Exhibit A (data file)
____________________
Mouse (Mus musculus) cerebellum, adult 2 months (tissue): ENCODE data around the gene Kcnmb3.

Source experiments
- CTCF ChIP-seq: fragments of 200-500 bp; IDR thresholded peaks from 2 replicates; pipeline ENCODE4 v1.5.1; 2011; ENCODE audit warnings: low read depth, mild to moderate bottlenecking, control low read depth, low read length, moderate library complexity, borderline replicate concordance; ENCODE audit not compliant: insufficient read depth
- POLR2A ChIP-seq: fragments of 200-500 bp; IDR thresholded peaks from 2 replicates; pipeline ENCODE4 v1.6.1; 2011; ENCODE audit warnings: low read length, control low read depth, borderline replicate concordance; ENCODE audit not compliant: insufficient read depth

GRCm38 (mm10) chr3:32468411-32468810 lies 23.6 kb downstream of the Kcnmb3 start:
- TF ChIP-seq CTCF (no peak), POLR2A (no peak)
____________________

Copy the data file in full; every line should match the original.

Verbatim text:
Mouse (Mus musculus) cerebellum, adult 2 months (tissue): ENCODE data around the gene Kcnmb3.

Source experiments
- CTCF ChIP-seq: fragments of 200-500 bp; IDR thresholded peaks from 2 replicates; pipeline ENCODE4 v1.5.1; 2011; ENCODE audit warnings: low read depth, mild to moderate bottlenecking, control low read depth, low read length, moderate library complexity, borderline replicate concordance; ENCODE audit not compliant: insufficient read depth
- POLR2A ChIP-seq: fragments of 200-500 bp; IDR thresholded peaks from 2 replicates; pipeline ENCODE4 v1.6.1; 2011; ENCODE audit warnings: low read length, control low read depth, borderline replicate concordance; ENCODE audit not compliant: insufficient read depth

GRCm38 (mm10) chr3:32468411-32468810 lies 23.6 kb downstream of the Kcnmb3 start:
- TF ChIP-seq CTCF (no peak), POLR2A (no peak)